The Year of Magical Thinking

A Classic Theatre company of St. Augustine, Florida opened a two-weekend run of Joan Didion’s play “The Year of Magical Thinking” on September 23. The production will continue September 30, October 1 at 7:30 pm and October 2 at 2:00 pm at the Gamache-Koger Theatre in the Student Center of Flagler College in downtown St. Augustine.
Novelist Joan Didion wrote the highly acclaimed memoir “The Year of Magical Thinking” which was praised by critics far and wide. She adapted the book to a one-woman play which opened at the Booth Theatre in New York in 2007 with Vanessa Redgrave portraying Ms. Didion.
This is the story of Ms. Didion losing her husband, novelist John Gregory Dunne, to a heart attack and her daughter Quintana to pancreatitis, within a period of two years.
The play begins in December, 2003 as she relates her return with her husband to their New York apartment after visiting their hospitalized daughter. As they were dining, John suddenly slumped in his chair with his hand raised. It was so startling that she though he was playing a joke.
Here Joan begins to pursue comprehension of the full meaning of her loss. She recalls the paramedics arriving and what they did in detail. She penned her most quoted lines “Life changes fast. Life changes in an instant. You sit down to dinner and life as you know it ends.” With eloquence, she paints pictures of her life with John and their daughter, taking us to such places as California and the beaches of Malibu. For a year after his death, she engages in magical thinking; perhaps he is not really dead, perhaps she can do things or perhaps she can avoid doing things that will help him return. She saves his shoes because he’ll need them when he returns.
The first act of the play covered the contents of the book (very closely as we were told by a member of the audience who had read it).
The second act is devoted to the playwright’s memories of her daughter, who was thirty-nine at the time of her death in August of 2005, and her battle for health and happiness. Joan even recalls the exact names of the medications given to her.
The play runs about 95 minutes total for both acts with an intermission of 15 minutes. Ms. Didion is a wordsmith and can turn an elegant phrase and we found the monologue mesmerizing.
We can’t think of an actress who could capture the inner feelings of this character better than Anne Kraft. The male half of Dual Critics recalls her marvelous performance as Blanche in “A Street Car Named Desire” at Theatre Jacksonville some years ago when she returned to her home town of St. Augustine after a number of years of acting in New York. She won the Best Actress Award for that role and was directed by Emmy Award winning actor Michael Emerson, who is staring in a new series on CBS this fall. In ensuing years, Anne, a co-founder of Limelight Theatre, was busy helping with administrative tasks and some directing.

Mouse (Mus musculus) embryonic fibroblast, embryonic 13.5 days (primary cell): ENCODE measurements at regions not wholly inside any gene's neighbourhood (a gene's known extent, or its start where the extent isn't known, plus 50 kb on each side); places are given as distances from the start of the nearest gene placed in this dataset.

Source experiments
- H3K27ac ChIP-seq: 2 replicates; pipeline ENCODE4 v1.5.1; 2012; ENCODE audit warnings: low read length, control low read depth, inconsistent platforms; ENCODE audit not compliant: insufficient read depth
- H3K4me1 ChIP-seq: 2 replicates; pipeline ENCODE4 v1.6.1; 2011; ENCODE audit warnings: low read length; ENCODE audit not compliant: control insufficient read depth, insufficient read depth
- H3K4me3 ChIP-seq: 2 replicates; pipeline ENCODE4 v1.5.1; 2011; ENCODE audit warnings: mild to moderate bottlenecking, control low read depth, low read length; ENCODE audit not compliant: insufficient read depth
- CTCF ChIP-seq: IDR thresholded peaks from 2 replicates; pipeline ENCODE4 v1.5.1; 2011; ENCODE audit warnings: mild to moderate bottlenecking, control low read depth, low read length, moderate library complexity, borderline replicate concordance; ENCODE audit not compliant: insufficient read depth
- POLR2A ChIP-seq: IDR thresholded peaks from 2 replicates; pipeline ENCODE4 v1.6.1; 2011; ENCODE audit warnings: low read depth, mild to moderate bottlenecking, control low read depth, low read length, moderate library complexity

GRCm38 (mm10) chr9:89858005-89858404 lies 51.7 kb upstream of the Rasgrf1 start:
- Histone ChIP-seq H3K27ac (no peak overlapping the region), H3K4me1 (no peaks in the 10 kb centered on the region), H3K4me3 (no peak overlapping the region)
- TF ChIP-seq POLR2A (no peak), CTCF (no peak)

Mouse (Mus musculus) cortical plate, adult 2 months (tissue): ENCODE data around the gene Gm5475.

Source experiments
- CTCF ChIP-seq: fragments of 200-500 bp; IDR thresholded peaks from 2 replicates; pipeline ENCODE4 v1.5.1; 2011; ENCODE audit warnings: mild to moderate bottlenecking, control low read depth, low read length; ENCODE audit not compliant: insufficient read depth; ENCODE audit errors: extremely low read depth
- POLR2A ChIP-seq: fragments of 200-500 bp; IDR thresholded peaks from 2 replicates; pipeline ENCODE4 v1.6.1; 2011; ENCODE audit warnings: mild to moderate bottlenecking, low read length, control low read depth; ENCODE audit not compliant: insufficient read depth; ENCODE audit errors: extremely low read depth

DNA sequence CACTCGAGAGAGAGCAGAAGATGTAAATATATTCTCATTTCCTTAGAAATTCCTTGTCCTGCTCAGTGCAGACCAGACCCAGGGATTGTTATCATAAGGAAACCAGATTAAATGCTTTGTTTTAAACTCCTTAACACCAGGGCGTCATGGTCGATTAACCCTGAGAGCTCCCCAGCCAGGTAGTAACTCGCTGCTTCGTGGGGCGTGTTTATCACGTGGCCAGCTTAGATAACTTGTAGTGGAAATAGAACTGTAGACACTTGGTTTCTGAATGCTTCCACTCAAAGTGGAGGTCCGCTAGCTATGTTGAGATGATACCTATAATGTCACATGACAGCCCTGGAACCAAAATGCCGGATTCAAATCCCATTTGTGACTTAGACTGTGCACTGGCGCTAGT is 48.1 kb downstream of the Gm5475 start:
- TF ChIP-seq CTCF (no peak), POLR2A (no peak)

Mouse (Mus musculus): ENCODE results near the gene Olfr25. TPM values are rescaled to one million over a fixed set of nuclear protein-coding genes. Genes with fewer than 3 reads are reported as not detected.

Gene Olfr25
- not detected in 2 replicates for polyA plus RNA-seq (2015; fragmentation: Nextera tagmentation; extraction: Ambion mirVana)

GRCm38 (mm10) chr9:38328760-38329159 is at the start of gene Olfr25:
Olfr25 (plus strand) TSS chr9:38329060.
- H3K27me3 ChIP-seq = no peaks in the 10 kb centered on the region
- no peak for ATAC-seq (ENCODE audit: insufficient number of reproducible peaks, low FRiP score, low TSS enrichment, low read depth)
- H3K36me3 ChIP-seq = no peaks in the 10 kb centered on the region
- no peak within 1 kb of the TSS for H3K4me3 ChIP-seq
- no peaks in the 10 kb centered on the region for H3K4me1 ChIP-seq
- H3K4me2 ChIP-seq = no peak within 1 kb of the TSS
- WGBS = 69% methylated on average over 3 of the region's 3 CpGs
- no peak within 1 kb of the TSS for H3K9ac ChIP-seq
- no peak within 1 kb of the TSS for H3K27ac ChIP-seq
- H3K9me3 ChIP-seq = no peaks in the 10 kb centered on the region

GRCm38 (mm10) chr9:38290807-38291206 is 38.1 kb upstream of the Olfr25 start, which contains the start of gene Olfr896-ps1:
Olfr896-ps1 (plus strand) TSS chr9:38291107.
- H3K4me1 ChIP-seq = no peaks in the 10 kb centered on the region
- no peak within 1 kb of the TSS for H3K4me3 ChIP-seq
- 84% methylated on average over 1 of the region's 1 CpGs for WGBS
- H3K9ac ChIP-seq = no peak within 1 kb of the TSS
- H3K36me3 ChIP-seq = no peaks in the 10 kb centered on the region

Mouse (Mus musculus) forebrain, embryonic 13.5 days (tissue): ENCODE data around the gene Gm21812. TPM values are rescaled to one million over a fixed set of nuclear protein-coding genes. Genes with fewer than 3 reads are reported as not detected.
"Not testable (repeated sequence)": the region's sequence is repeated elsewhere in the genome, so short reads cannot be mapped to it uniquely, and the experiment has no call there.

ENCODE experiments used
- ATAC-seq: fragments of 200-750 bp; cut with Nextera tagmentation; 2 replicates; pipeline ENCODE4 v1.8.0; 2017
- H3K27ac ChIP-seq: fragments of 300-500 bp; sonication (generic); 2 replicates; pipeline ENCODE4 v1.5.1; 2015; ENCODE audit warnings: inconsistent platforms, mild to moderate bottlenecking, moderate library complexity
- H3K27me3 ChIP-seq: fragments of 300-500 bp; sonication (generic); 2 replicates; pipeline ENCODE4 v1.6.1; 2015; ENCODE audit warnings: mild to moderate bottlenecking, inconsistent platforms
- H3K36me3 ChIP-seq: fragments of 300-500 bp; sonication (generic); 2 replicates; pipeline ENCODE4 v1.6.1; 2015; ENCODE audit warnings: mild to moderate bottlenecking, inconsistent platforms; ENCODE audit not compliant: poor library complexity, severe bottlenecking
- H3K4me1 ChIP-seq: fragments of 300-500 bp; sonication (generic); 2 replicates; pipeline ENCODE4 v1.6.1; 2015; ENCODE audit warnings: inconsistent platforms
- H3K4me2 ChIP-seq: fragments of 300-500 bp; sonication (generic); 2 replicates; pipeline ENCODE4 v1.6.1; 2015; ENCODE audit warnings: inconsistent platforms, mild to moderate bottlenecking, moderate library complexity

Ms. Kraft dressed simply, in a deep blue top with white slacks. Stage furnishings included a chair and a table, topped with a water pitcher, a book, and a spray of orchids. An actress on a stage with only a chair and a table might be very static, but not so in the hands of Ms. Kraft and Director Christine Fogarty. Ms. Kraft moved very naturally around the table at times while in thought, and even sat on the floor as if she were on the beach as she described visits to Malibu and Hawaii. Technical Director Carl Liberatore contributed snippets of sound effects, like waves and water splashing against rocks and even fireworks with flashing lights to illustrate the scenes Ms. Kraft so vividly paint for us with words. Even the lighting subtly changed to capture moods.
This is a play that provokes thought. We found ourselves wishing there had been a talkback after the show, because the audience no doubt included a number of people who had lost parents, spouses, and children and had gone through the process of coping with grief and trying to readjust their lives, and would have had many insights to share.
Now we know that this all sounds like serious material and it is but there are surprisingly a number of moments of humor. For example, when her husband died she knew that news shows like CNN would carry it since he was a well-known author. Joan did not want her hospitalized daughter to learn about his death until a later time, and did not want her to learn about it from television coverage. She found the staff of the hospital had posted a handwritten sign in large letters on the TV in her daughter’s room: “NO TV, FATHER DIED.”
This exploration of the anatomy of grief is well acted and very moving in the hands of the talented Anne Kraft and well worth your consideration.